Modify, rebuild and reload the Linux® kernel

Applicable for STM32MP25x lines

Develop on Arm® Cortex®-A35 Develop on Arm® Cortex®-M33
Step category in.png Install the SDK Step.png Create a simple hello-world application Step.png Modify, rebuild and reload the Linux® kernel Step category out.png

1. Overview[edit source]

This stage explains how modify, rebuild and reload the Linux® kernel.
You will first be guided to install the Linux® kernel source code in the Developer Package directory. Then you will execute step by step procedures to modify, rebuild and reload the Linux® kernel.

2. Download OpenSTLinux BSP that includes the Linux® kernel source code[edit source]

The software package is provided AS IS, and by downloading it, you agree to be bound to the terms of the software license agreement (SLA0048). The detailed content licenses can be found here.

  • The OpenSTLinux BSP package is delivered through a tarball file named en.sources-stm32mp2-openstlinux-6.1-yocto-mickledore-mpu-v24.06.26.tar.gz for STM32MP257F-EV1 More info green.png boards.

  • Download and install the STM32MPU OpenSTLinux BSP package.
STM32MPU Developer Package - STM32MPU ecosystem v5.1.0 release
  • Go on to download the STM32MP2 Developer Package, en.sources-stm32mp2-openstlinux-6.1-yocto-mickledore-mpu-v24.06.26.tar.gz file.
cd <working directory path>/Developer-Package
tar xvf en.sources-stm32mp2-openstlinux-6.1-yocto-mickledore-mpu-v24.06.26.tar.gz
Release note

Details about the content of the OpenSTLinux BSP package are available in the associated STM32 MPU OpenSTLinux release note.

Archive box.png For information on older releases, go to Archives.

 cd stm32mp2-openstlinux-6.1-yocto-mickledore-mpu-v24.06.26/sources/aarch64-ostl-linux/linux-stm32mp-6.1.82-stm32mp-r2-r0

3. Prepare the Linux® kernel source code[edit source]

Extract the Linux® kernel source

 tar xvf linux-6.1.82.tar.xz

Apply ST patches

 cd linux-6.1.82
 for p in `ls -1 ../*.patch`; do patch -p1 < $p; done
  • Configure build directory
 export OUTPUT_BUILD_DIR=$PWD/../build
 mkdir -p ${OUTPUT_BUILD_DIR}
  • Apply fragments
 make O="${OUTPUT_BUILD_DIR}" defconfig fragment*.config
 for f in `ls -1 ../fragment*.config`; do scripts/kconfig/ -m -r -O ${OUTPUT_BUILD_DIR} ${OUTPUT_BUILD_DIR}/.config $f; done
 yes '' |  make oldconfig O="${OUTPUT_BUILD_DIR}"

4. Build the Linux® kernel source code for the first time[edit source]

Info white.png Information
Building the kernel for the first time can take several minutes.
  • Select which kind of image to build regarding the SDK installed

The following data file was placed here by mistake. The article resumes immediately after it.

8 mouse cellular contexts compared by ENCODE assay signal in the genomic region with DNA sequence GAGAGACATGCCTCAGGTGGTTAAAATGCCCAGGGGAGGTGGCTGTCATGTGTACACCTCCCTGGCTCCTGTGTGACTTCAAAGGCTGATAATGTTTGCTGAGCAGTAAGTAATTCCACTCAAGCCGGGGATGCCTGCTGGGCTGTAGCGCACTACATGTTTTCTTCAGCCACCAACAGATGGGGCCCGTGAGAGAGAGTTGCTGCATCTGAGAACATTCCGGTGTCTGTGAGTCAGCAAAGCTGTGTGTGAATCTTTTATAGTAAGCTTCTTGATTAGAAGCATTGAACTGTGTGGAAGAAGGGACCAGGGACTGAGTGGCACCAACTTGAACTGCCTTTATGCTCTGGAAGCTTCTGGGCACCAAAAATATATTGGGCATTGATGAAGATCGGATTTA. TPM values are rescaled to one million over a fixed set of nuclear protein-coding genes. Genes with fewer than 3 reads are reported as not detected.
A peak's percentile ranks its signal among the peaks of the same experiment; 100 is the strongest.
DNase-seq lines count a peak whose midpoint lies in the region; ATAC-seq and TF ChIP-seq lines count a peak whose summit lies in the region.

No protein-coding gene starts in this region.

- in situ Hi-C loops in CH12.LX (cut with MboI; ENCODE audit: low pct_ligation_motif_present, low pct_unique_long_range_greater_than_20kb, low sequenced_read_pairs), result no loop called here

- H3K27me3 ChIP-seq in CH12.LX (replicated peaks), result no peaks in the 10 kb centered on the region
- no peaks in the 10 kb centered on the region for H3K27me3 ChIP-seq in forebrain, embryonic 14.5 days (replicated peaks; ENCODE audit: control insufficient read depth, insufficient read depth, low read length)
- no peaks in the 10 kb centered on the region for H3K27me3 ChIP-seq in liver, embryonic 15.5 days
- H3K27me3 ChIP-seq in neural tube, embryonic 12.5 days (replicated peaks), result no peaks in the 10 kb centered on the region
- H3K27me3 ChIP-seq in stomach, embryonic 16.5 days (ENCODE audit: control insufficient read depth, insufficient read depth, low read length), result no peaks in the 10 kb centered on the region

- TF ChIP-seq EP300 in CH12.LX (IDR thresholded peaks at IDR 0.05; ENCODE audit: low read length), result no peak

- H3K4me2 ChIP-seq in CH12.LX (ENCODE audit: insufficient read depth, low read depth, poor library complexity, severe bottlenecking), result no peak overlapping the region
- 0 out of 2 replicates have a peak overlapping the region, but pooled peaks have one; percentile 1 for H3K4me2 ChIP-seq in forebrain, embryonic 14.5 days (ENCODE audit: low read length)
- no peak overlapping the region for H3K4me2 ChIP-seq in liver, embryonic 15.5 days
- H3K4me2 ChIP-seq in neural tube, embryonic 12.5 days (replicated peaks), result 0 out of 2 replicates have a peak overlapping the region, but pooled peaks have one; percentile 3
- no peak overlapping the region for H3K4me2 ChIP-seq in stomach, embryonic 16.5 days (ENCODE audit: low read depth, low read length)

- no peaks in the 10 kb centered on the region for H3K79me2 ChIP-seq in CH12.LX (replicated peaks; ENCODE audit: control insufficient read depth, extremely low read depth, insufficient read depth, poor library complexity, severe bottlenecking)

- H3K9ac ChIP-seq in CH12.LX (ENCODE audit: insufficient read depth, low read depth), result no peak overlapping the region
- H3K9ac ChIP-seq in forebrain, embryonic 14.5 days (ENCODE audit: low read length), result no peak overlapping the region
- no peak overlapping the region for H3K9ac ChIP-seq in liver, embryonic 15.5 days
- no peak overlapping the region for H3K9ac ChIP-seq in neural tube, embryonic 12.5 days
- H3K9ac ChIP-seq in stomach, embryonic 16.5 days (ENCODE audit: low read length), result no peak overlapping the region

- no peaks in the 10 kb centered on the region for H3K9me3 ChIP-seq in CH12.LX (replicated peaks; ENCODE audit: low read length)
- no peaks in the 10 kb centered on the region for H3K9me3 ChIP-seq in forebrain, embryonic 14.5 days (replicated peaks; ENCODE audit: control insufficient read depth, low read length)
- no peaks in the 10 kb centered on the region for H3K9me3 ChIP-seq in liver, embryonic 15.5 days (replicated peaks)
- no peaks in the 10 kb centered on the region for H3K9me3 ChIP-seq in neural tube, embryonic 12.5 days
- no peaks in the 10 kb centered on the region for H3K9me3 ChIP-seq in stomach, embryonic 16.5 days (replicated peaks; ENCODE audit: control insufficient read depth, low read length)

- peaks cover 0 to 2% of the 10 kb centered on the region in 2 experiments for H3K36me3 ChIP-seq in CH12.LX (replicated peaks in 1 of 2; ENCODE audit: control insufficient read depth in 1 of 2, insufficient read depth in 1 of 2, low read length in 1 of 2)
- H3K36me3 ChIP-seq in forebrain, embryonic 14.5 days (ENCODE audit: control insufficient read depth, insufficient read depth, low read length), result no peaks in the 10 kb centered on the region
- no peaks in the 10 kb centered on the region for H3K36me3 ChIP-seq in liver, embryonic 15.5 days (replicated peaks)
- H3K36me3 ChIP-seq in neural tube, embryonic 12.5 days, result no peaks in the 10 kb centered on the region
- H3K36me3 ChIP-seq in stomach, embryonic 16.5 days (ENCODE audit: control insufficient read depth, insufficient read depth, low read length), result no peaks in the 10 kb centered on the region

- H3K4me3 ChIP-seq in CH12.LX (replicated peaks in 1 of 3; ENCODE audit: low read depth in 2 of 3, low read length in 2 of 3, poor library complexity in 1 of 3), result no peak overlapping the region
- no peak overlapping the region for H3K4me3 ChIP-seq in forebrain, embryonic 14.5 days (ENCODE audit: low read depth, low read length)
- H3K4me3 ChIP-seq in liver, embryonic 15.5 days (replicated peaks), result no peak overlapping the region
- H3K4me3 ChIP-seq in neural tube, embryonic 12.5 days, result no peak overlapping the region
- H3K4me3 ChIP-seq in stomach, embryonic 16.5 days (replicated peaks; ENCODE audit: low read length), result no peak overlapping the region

[ "${ARCH}" = "arm" ] && imgtarget="uImage" || imgtarget="Image.gz"
 export IMAGE_KERNEL=${imgtarget}
  • Build kernel images ([uImage|Image.gz] and vmlinux) and device tree (dtbs)
 make ${IMAGE_KERNEL} vmlinux dtbs LOADADDR=0xC2000040 O="${OUTPUT_BUILD_DIR}"
  • Build kernel module
 make modules O="${OUTPUT_BUILD_DIR}"
  • Generate output build artifacts
 make INSTALL_MOD_PATH="${OUTPUT_BUILD_DIR}/install_artifact" modules_install O="${OUTPUT_BUILD_DIR}"
 mkdir -p ${OUTPUT_BUILD_DIR}/install_artifact/boot/
 cp ${OUTPUT_BUILD_DIR}/arch/${ARCH}/boot/${IMAGE_KERNEL} ${OUTPUT_BUILD_DIR}/install_artifact/boot/
 find ${OUTPUT_BUILD_DIR}/arch/${ARCH}/boot/dts/ -name 'st*.dtb' -exec cp '{}' ${OUTPUT_BUILD_DIR}/install_artifact/boot/ \;

5. Deploy the Linux® kernel on the board[edit source]

5.1. Push the Linux® kernel and the devicetree onto the board[edit source]

 cd ${OUTPUT_BUILD_DIR}/install_artifact
 scp -r boot/* root@<ip of board>:/boot/

5.2. Push the kernel modules onto the board[edit source]

  • Remove the link created inside the install_artifact/lib/modules/<kernel version> directory
 rm install_artifact/lib/modules/6.1.82/build install_artifact/lib/modules/6.1.82/source 
  • Optionally, strip kernel modules (to reduce the size of each kernel modules)
 find install_artifact/ -name "*.ko" | xargs $STRIP --strip-debug --remove-section=.comment --remove-section=.note --preserve-dates
  • Copy kernel modules
 scp -r install_artifact/lib/modules/* root@<ip of board>:/lib/modules
  • Using the Linux® console, regenerate the list of module dependencies (modules.dep) and the list of symbols provided by modules (modules.symbols)
 /sbin/depmod -a
  • Synchronize data on disk with memory

5.3. Reboot the board[edit source]


6. Modify a built-in Linux® kernel device driver[edit source]

This simple example adds unconditional log information when the display driver is probed.

  • Using the Linux® console, check that there is no log information when the display driver is probed
 dmesg | grep -i stm_drm_platform_probe

  • Go to the Linux® kernel source directory
 cd $HOME/STM32MPU_workspace/STM32MPU-Ecosystem-v5.1.0/Developer-Package/stm32mp2-openstlinux-6.1-yocto-mickledore-mpu-v24.06.26/sources/aarch64-ostl-linux/linux-stm32mp-6.1.82-stm32mp-r2-r0/linux-6.1.82

  • Edit the ./drivers/gpu/drm/stm/drv.c source file
  • Add a log information in the stm_drm_platform_probe function as follows
static int stm_drm_platform_probe(struct platform_device *pdev)
	struct device *dev = &pdev->dev;
	struct drm_device *ddev;
	int ret;

	DRM_INFO("Simple example - %s\n", __func__);

	return 0;
  • Save the file
  • Rebuild the Linux® kernel
  • Update the Linux kernel image into board
 scp ${OUTPUT_BUILD_DIR}/arch/${ARCH}/boot/${IMAGE_KERNEL} root@<board ip address>:/boot
  • Reboot the board
  • Check that log information is now present when the display driver is probed
 dmesg | grep -i stm_drm_platform_probe
[    2.764080] [drm] Simple example - stm_drm_platform_probe

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